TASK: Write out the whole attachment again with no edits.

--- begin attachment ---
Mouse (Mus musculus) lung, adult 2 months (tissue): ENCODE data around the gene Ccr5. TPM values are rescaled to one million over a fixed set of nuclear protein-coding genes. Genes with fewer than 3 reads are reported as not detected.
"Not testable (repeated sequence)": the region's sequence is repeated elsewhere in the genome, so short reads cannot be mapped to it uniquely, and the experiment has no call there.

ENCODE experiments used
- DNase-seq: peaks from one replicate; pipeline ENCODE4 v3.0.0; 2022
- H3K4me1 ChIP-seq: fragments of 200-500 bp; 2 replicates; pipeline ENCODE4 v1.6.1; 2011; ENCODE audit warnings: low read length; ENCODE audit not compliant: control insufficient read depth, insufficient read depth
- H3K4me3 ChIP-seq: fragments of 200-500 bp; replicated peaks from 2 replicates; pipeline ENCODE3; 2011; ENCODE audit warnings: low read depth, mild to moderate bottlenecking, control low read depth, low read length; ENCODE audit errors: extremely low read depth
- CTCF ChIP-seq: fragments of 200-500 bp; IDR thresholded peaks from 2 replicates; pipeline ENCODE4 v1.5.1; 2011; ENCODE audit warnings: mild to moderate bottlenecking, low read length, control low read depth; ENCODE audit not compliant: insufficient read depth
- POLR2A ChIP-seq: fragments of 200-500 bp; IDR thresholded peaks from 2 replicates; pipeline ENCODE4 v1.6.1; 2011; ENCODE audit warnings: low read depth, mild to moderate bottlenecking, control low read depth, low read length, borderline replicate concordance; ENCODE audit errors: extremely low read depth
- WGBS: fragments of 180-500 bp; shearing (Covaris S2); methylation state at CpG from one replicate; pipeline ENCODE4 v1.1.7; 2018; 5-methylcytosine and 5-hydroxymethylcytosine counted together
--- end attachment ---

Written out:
Mouse (Mus musculus) lung, adult 2 months (tissue): ENCODE data around the gene Ccr5. TPM values are rescaled to one million over a fixed set of nuclear protein-coding genes. Genes with fewer than 3 reads are reported as not detected.
"Not testable (repeated sequence)": the region's sequence is repeated elsewhere in the genome, so short reads cannot be mapped to it uniquely, and the experiment has no call there.

ENCODE experiments used
- DNase-seq: peaks from one replicate; pipeline ENCODE4 v3.0.0; 2022
- H3K4me1 ChIP-seq: fragments of 200-500 bp; 2 replicates; pipeline ENCODE4 v1.6.1; 2011; ENCODE audit warnings: low read length; ENCODE audit not compliant: control insufficient read depth, insufficient read depth
- H3K4me3 ChIP-seq: fragments of 200-500 bp; replicated peaks from 2 replicates; pipeline ENCODE3; 2011; ENCODE audit warnings: low read depth, mild to moderate bottlenecking, control low read depth, low read length; ENCODE audit errors: extremely low read depth
- CTCF ChIP-seq: fragments of 200-500 bp; IDR thresholded peaks from 2 replicates; pipeline ENCODE4 v1.5.1; 2011; ENCODE audit warnings: mild to moderate bottlenecking, low read length, control low read depth; ENCODE audit not compliant: insufficient read depth
- POLR2A ChIP-seq: fragments of 200-500 bp; IDR thresholded peaks from 2 replicates; pipeline ENCODE4 v1.6.1; 2011; ENCODE audit warnings: low read depth, mild to moderate bottlenecking, control low read depth, low read length, borderline replicate concordance; ENCODE audit errors: extremely low read depth
- WGBS: fragments of 180-500 bp; shearing (Covaris S2); methylation state at CpG from one replicate; pipeline ENCODE4 v1.1.7; 2018; 5-methylcytosine and 5-hydroxymethylcytosine counted together